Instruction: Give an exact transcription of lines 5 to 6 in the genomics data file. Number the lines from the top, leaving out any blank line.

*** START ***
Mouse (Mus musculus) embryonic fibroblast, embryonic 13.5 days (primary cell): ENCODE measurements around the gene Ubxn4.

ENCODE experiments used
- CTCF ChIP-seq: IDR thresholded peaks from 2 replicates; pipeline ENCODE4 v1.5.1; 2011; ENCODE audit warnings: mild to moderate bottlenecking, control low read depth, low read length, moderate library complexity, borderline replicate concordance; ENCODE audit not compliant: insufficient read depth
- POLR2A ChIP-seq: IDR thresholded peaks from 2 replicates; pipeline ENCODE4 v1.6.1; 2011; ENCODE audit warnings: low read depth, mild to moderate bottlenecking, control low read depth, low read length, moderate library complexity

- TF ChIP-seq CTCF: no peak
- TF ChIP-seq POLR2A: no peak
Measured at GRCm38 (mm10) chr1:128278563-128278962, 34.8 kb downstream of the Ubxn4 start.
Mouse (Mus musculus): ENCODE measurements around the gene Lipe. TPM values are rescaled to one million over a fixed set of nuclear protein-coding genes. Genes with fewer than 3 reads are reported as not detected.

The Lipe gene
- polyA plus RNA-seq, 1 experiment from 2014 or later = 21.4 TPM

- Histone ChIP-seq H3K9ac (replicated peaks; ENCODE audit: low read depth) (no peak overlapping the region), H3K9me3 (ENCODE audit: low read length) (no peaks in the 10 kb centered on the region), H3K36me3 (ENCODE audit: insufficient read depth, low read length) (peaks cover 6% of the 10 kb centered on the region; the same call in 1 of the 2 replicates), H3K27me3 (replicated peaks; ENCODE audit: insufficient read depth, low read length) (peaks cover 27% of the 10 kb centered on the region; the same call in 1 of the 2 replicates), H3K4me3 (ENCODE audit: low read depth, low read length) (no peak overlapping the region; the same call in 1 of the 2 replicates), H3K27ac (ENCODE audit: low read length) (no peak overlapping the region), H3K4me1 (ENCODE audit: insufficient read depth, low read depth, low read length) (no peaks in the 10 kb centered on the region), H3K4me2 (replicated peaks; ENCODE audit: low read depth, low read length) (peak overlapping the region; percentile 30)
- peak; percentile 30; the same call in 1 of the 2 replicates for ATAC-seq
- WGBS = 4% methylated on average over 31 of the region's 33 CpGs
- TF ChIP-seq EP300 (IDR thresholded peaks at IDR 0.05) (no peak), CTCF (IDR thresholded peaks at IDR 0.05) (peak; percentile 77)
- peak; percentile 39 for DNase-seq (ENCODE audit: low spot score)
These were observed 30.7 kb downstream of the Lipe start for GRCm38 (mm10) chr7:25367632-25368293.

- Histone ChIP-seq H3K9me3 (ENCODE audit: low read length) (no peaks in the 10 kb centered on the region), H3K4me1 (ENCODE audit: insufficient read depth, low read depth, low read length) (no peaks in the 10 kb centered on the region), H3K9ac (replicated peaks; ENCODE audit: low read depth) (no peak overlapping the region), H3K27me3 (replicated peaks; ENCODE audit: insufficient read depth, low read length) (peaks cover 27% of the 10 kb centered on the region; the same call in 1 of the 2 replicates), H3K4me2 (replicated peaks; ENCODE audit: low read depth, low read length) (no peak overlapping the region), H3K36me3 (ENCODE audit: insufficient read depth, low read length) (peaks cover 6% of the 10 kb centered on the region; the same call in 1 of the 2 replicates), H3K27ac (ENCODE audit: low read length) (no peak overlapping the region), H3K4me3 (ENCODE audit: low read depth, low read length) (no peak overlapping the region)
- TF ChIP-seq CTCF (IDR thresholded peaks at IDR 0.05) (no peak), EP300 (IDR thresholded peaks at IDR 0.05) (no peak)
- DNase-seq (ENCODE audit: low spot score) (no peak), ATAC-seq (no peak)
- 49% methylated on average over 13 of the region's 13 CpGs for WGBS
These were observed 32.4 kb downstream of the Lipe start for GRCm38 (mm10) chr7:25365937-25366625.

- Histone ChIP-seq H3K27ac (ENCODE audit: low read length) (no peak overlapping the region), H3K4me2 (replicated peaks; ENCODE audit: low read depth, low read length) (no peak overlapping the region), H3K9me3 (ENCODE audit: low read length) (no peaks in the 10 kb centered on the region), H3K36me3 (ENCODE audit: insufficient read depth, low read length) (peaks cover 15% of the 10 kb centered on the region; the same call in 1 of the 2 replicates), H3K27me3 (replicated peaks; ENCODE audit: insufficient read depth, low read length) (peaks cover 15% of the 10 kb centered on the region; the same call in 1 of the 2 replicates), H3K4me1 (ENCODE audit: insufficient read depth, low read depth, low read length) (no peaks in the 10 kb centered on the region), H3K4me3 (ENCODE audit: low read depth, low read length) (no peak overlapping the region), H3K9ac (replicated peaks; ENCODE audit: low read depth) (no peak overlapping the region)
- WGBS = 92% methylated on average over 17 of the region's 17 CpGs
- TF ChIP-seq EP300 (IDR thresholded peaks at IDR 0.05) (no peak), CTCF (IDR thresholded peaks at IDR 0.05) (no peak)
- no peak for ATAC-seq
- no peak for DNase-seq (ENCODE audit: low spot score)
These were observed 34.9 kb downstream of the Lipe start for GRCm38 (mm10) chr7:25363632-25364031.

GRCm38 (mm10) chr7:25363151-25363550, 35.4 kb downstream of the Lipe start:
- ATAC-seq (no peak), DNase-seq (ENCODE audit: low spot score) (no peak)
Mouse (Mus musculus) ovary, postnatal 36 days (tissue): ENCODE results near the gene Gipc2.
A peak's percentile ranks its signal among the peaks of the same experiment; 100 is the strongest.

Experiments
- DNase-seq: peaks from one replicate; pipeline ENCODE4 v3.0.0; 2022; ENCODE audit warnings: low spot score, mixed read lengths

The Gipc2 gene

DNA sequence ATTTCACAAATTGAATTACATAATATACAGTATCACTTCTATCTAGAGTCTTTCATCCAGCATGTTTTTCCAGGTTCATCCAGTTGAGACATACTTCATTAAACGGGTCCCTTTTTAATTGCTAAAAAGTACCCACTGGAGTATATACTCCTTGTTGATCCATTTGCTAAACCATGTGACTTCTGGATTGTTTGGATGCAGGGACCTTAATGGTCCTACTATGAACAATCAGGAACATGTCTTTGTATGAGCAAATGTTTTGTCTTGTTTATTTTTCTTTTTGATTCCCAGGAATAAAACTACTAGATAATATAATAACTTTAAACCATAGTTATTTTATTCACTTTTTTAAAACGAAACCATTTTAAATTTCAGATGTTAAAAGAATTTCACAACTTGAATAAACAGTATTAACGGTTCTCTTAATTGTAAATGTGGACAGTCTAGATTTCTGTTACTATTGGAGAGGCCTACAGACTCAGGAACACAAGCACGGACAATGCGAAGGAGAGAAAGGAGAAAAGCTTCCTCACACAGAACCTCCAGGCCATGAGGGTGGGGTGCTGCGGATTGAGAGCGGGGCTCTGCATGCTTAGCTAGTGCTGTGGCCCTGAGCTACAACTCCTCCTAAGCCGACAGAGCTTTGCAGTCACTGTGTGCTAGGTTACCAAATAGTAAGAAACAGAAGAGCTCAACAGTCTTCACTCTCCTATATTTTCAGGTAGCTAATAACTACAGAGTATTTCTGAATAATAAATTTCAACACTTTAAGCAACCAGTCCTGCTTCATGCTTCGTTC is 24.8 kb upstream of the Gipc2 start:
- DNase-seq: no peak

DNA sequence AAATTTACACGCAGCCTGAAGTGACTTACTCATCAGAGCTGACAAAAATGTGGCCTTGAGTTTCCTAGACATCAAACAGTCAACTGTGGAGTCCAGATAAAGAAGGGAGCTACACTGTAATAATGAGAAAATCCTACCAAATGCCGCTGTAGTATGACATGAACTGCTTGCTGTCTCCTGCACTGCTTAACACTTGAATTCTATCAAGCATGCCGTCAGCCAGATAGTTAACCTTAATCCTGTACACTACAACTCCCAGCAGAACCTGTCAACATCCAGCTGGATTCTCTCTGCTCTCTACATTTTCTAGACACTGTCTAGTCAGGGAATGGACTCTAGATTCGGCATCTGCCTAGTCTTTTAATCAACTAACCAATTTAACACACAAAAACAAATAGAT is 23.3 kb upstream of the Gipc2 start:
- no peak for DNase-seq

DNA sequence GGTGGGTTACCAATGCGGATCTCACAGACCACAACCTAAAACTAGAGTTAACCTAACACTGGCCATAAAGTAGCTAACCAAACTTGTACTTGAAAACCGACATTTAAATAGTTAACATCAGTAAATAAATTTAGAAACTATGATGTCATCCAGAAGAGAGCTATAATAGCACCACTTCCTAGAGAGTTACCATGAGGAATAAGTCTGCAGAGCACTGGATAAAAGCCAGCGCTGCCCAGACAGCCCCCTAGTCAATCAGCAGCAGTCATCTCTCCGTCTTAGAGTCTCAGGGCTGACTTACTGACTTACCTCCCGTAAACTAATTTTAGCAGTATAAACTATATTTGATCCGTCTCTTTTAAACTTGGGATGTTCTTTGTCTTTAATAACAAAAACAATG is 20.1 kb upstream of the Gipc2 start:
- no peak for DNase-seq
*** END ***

- TF ChIP-seq CTCF: no peak
- TF ChIP-seq POLR2A: no peak